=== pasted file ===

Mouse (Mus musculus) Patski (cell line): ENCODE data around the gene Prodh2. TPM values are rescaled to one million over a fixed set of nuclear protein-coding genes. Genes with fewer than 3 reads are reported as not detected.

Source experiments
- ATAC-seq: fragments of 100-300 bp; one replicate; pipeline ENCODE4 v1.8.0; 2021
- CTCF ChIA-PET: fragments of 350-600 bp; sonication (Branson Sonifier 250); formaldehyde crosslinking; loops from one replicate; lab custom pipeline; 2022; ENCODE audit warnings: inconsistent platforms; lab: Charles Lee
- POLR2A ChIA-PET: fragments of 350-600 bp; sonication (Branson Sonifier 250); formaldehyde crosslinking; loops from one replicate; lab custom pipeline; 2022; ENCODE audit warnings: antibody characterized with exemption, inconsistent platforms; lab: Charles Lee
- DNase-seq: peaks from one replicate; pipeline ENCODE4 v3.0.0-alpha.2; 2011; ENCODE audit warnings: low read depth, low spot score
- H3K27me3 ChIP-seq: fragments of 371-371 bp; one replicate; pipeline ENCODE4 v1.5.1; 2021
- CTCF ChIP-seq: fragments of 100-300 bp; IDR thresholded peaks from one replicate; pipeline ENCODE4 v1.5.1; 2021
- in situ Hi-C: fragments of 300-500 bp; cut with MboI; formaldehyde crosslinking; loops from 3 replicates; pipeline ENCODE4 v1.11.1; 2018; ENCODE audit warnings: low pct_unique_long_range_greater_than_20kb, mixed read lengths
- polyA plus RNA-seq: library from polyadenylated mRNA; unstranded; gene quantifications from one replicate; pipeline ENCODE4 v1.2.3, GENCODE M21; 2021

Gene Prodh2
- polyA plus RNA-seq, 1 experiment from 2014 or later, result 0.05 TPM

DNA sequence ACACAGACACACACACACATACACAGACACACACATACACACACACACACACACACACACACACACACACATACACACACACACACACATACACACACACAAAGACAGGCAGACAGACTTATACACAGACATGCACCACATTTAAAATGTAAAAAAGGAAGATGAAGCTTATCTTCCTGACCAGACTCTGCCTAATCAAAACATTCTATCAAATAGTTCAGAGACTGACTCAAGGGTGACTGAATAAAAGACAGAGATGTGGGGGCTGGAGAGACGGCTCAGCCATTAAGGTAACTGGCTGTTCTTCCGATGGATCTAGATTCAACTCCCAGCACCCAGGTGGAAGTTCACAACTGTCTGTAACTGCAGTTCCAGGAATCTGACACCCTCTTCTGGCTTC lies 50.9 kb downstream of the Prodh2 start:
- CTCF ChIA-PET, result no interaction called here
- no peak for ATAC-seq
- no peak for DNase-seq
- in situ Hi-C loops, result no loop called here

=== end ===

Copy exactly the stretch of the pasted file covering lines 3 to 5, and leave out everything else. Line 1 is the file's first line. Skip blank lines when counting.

- ATAC-seq: fragments of 100-300 bp; one replicate; pipeline ENCODE4 v1.8.0; 2021
- CTCF ChIA-PET: fragments of 350-600 bp; sonication (Branson Sonifier 250); formaldehyde crosslinking; loops from one replicate; lab custom pipeline; 2022; ENCODE audit warnings: inconsistent platforms; lab: Charles Lee
- POLR2A ChIA-PET: fragments of 350-600 bp; sonication (Branson Sonifier 250); formaldehyde crosslinking; loops from one replicate; lab custom pipeline; 2022; ENCODE audit warnings: antibody characterized with exemption, inconsistent platforms; lab: Charles Lee